January 31, 2008


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In Defense of Food: An Eater’s Manifesto, by Michael Pollan (2008, Penguin Press, 244 pages)
By Amy Diaz adiaz@hippopress.com

“Eat food. Not too much. Mostly plants.”

Those are the first three sentences of In Defense of Food — sentences so important that they appear on the book’s cover and, I’ll bet, in at least the opening paragraph of most of the reviews, previews or blurbs written about the book.

Those seven words do more or less sum up the thesis of the book, which Pollan says is the answer to the question that his last book, The Omnivore’s Dilemma, brought up, namely, what are we supposed to eat? Pollan’s answer is food (i.e. nothing your great-grandmother wouldn’t recognize, like GoGurt), not too much (duh) and mostly plants (because they have lots of good stuff in them and, try though science might, you can’t just get all of that stuff from a vitamin).

Pollan is generally against processed food, enriched or vitamin-fortified food, high-fructose corn syrup-containing food and food that (as he says in one of his lists of tips) you get at the same place you fuel up your car. He is for eating more foods that have little done to them and that are part of a non modern-Western diet (Japanese, Italian, Chinese, French, Greek — Pollan doesn’t seem to care which one or ones you emulate in your meal choices just so long as you don’t pick “Modern American Suburb Dweller” as your culture). He is also for eating in all the ways we know we should eat but for a variety of reasons (most of them involving the word “time”) don’t — in a chair, at a table, with family members, at set times in the day with no snacking in between, not in the car, etc. His dietary advice is, annoyingly, very similar to my mom’s and probably most people’s moms’ advice about how to eat healthy. But he backs it up with stories about the food business and the nutritionism fads, so you can pretend that you’ve never heard it before. How food got this way and why it’s not helping us takes up a good part of the book and gives some context as to why a low-fat frozen dinner and naturally low-fat vegetables aren’t the same thing in terms of what equal calories of such foods might do to you.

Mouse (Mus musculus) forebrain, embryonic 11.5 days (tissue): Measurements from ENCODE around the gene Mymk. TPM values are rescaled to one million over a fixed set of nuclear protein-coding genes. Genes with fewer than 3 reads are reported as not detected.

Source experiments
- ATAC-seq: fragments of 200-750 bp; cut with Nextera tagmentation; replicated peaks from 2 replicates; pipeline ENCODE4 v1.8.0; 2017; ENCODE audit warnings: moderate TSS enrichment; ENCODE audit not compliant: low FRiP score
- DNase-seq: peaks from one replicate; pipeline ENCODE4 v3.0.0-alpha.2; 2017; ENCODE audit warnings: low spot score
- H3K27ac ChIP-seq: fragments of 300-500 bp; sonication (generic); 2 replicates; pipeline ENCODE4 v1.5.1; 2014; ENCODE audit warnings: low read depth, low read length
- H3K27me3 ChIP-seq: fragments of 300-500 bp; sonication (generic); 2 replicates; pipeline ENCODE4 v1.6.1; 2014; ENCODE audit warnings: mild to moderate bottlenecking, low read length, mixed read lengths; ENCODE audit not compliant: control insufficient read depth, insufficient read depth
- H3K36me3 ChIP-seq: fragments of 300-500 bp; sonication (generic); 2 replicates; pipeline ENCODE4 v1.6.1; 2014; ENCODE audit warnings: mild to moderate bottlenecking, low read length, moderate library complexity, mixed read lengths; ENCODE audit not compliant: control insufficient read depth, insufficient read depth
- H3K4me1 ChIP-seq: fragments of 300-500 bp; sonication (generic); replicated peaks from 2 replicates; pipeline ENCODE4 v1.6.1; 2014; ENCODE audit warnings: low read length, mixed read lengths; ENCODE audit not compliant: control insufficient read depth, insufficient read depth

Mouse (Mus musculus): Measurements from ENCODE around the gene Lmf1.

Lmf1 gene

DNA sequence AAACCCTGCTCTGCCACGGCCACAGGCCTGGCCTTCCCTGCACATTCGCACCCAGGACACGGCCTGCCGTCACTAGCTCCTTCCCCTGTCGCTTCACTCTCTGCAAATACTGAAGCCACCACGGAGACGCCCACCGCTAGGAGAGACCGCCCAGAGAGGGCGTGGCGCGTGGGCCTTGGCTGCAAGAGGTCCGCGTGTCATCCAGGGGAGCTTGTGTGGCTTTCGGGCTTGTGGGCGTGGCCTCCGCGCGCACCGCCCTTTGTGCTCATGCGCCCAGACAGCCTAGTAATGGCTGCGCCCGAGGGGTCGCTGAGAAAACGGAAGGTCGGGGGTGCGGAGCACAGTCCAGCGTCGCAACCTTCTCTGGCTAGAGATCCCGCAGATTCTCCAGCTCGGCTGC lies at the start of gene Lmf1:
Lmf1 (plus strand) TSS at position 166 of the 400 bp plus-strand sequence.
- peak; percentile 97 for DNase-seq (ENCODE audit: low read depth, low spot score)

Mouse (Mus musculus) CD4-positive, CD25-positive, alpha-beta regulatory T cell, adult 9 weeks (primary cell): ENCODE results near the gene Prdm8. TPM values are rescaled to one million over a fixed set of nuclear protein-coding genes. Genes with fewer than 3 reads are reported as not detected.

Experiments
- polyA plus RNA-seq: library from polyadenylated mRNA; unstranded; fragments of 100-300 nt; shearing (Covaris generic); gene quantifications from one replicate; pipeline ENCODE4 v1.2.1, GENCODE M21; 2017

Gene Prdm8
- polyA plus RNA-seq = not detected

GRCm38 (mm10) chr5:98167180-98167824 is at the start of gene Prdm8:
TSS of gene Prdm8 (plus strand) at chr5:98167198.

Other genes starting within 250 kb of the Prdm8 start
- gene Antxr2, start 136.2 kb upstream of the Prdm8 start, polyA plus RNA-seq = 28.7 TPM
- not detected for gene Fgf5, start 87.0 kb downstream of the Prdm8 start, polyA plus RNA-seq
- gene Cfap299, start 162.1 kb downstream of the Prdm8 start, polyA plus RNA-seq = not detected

In Defense of Food reminds me very much of a book Pollan himself cites several times, What to Eat by Marion Nestle. She too is not a fan of screaming pink yogurt and the “food products” (as Pollan calls them) that fill the middles of supermarkets (don’t eat foods that are chemically incapable of rotting, Pollan suggests). Nestle’s advice, like Pollan’s, is mostly sensible but, if you are used to concocting a “meal” of gas station coffee and some sort of oat-encrusted bar, it can sound scary. “Cook, and if you can, plant a garden” Pollan says — good advice except for when you come home after a long day’s work and are hungry NOW. In this case, remind yourself that “have a glass of wine with dinner” is part of Pollan’s advice as well. B+Amy Diaz